I felt more than saw the huge shelf cloud, a wall of black striped with electricity, surge forward over the ridge of the Allegheny Mountains overlooking Green Bank, West Virginia. A sharp line against the blue sky, it looked less like weather and more like a Rothko. I lived in this remote town, and I was on my usual afternoon run, picking my way across the trails that led from my house to the National Radio Astronomy Observatory, where I worked. Adrenaline told me I needed to fly, faster.

I ran two miles in 12 minutes, a pace I’d never maintained before and never have since, hurdling downed trees and power lines. When I got back to my house, surprised to be safe, I dragged my dog down to the farmhouse basement. After a restless 30 seconds, though, I bolted back upstairs, threw the door open, and stood on the porch. A wall of wind hit me. Lightning struck like a strobe. I felt awakened, alive, engaged. As the edge of the front pushed forward, the force seemed to clear the air and charge the whole scene with yellow-lit significance.

Scoles_BR-storm
STORM INSIDE: Negative ions released in a thunderstorm, foreboded by a massive shelf cloud over a plain, might affect us in a way that explains the emotional rush we feel in extreme weather.NZP Chasers

I’m not the first to feel this way, or write about it. “It was his impression that not just he but other people too felt better in hurricanes,” wrote Walker Percy in his novel The Last Gentleman, published in 1966. Today, people crowd around Weather Channel broadcasts and cross their fingers that storms will strengthen. They get giddy over thundersnow. Percy, a philosopher as well as a novelist, was intrigued by the phenomenon. In one of his earliest essays, published in the 1950s, he asked, “Why do people often feel bad in good environments and good in bad environments?”

Why hurricanes elevate our mood—lift us out of a malaise we might not even know we’re sunk in—is a rich question for philosophers, novelists, and people who like philosophy and novels. It’s deepened by the fact that our giddiness often comes spiked with guilt, and a revulsion at ourselves for hoping for, and enjoying, something so destructive.

But the thrill of storms may not just be a psychological phenomenon. A branch of science called biometeorology attempts to explain the impact of atmospheric processes on organisms and ecosystems. Biometeorologists study, among other topics, how the seasons affect plant growth, how agriculture depends on climate, and how weather helps spread or curb human diseases. For decades now, a faction have looked at how charged particles in the air, called ions, might alter our psyches as they wing in on the wind.

Explanations of the environment’s impact on us sometimes crash at the intersection of science and pseudoscience. The idea that electrically charged molecules affect humans has led to dubious cures like negative air-ionizing therapy. But recent, rigorous studies have hinted at compelling links between ions, physiology, and psychology. The collision of that work with the science of storms could bear a message of connection for us all.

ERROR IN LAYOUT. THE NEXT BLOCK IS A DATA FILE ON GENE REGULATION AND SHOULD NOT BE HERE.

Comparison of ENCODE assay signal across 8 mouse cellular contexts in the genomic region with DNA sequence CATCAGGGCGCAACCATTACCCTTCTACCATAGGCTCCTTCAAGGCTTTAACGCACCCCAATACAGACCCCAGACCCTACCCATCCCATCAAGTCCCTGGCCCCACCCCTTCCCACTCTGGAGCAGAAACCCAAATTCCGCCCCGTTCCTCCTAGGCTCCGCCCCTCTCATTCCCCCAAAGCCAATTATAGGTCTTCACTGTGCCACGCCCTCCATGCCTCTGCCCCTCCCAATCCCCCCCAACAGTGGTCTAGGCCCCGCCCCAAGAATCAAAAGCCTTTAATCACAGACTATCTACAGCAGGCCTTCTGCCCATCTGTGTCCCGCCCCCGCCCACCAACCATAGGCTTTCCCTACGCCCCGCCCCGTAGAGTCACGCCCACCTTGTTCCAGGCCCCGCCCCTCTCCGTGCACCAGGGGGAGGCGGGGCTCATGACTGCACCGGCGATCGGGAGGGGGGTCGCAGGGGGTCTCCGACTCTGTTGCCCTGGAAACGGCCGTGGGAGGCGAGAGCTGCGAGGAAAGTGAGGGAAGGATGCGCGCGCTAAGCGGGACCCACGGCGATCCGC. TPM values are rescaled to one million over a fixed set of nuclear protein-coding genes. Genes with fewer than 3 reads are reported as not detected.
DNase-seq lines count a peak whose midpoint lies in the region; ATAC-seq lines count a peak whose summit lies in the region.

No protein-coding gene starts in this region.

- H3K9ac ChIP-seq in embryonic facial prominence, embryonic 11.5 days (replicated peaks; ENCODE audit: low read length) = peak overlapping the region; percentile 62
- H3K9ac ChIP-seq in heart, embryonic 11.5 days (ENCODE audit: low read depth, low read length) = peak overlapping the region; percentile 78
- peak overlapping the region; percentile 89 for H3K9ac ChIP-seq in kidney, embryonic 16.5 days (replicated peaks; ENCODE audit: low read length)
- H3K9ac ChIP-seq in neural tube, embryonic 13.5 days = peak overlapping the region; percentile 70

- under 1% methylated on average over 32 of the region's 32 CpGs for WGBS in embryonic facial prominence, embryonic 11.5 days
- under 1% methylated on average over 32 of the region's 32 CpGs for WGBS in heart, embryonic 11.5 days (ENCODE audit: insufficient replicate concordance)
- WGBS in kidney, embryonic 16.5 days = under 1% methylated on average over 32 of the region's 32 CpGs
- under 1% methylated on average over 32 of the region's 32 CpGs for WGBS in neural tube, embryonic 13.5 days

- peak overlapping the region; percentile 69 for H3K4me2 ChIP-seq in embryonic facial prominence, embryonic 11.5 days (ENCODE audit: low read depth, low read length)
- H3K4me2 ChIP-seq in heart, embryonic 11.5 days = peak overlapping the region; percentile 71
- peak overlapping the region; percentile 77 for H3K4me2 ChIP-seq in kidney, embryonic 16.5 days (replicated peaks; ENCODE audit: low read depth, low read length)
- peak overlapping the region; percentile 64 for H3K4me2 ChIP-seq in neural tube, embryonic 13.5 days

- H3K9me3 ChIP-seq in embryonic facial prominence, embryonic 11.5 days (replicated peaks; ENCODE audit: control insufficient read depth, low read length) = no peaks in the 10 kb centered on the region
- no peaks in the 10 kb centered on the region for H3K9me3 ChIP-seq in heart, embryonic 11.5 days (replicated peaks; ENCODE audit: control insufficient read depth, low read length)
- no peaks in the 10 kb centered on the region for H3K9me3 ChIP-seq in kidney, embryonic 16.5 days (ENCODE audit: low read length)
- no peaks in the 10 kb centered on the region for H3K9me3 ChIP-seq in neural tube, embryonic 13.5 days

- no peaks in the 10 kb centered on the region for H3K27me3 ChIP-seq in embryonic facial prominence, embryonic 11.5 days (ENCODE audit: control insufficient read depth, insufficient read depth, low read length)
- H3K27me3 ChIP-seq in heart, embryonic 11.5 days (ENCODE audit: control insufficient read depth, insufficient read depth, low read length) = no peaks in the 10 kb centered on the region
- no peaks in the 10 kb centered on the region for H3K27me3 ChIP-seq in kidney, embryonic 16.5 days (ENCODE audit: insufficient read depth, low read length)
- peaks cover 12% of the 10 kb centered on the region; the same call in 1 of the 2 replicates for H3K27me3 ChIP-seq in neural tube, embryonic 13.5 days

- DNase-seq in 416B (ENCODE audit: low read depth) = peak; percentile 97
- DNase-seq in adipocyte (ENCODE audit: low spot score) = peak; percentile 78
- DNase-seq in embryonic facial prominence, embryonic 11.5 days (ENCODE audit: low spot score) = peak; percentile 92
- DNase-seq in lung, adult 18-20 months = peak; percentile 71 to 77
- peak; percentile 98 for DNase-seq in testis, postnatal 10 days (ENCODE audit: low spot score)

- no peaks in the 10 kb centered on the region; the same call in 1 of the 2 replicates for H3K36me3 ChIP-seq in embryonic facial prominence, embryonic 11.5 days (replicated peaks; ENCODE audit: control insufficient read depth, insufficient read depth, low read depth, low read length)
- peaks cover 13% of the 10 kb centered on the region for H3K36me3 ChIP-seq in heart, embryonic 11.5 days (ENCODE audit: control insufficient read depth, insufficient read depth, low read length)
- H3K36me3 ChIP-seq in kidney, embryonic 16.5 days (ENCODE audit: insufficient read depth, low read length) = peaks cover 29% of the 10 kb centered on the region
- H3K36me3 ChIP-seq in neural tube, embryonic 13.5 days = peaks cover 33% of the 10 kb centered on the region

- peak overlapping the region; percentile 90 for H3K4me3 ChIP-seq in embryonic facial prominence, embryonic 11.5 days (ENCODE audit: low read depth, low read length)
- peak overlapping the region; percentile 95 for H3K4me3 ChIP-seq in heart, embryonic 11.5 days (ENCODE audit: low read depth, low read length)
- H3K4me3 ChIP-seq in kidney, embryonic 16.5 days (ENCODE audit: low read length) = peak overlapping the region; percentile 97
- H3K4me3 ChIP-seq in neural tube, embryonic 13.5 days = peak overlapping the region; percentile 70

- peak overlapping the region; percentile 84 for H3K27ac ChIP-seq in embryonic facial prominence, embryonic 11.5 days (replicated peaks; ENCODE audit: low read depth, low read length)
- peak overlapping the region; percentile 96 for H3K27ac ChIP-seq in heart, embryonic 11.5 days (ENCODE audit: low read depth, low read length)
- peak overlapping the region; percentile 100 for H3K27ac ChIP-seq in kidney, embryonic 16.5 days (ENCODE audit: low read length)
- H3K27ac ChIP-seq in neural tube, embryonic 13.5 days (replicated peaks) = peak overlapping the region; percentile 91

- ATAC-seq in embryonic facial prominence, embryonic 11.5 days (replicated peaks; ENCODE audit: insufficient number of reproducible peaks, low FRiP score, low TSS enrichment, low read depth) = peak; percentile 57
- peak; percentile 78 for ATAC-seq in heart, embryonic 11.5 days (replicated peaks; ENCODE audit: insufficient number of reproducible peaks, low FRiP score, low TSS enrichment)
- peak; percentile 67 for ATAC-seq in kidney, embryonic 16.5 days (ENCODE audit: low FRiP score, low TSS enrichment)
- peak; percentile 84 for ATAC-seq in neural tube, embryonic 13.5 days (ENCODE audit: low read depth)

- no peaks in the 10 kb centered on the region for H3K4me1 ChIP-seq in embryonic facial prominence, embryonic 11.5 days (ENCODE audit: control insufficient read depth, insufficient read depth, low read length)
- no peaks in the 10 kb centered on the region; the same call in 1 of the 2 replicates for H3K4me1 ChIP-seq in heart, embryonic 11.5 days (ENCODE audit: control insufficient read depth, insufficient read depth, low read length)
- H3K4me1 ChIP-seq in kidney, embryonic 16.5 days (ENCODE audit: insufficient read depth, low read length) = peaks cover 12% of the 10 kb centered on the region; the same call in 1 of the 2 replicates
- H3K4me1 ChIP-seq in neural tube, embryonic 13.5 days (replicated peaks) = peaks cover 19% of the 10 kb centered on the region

Scientists first attempted to unweave the web between air ions—whose composition changes with weather and environment—and human mood in the mid 20th century, when ion-generating machines and ion counters became more standardized and available. Ions, natural or ginned up inside a device, are electrically charged particles: Negative ions have an extra electron, and positive ions are missing an electron. Positive ions get their spark when some force—like the scrape of air over land or shear from water droplets splashing—strips an electron from them. That electron goes on the rebound and attaches itself to a nearby oxygen molecule, which then becomes a negative ion.

In the wild, people encounter the greatest densities of negative air ions in pleasant, hydrated places and during summer months. Breaking ocean waves and falling water—dropping from the sky or flowing over a rock ledge—release a rash of negatives into the air. So do bolts of lightning. Positive ions—often associated with pollutant particles like smoke, smog, and dust—are more prevalent indoors, in urban areas, and in the winter. The leading edges of storms and hot, dry winds like the Santa Anas in California also blow them in.

Lightning struck like a strobe. I felt awakened, alive, engaged.

Medical doctor Daniel Silverman of New Orleans and Igho Kornblueh of the University of Pennsylvania in Philadelphia were first to test whether the shifting tides of ions do anything to the human body or mind. Is either polarity good or bad, or are they both neutral? In 1957, they gave subjects 30-minute treatments with air ions from ion-generating devices.

During the treatment, Silverman and Kornblueh watched patients’ electrical brain activity on electroencephalograms. Their long, slow, alpha waves looked calm and relaxed when they were surrounded by negative ions, positive ones, or both at once (not exactly conclusive). Another research group later confirmed chilled-out brain activity and sharper perception, when they treated patients with negative air ions. Their results weren’t definitive, but three other studies in the ’50s and ’60s looked at how ions changed self-reported perceptions of comfort and restlessness. According to this research, some subjects felt negative feelings with positive ions, and some reported positive feelings with negative ions…

more…

http://nautil.us/issue/46/balance/the-strange-blissfulness-of-storms-rp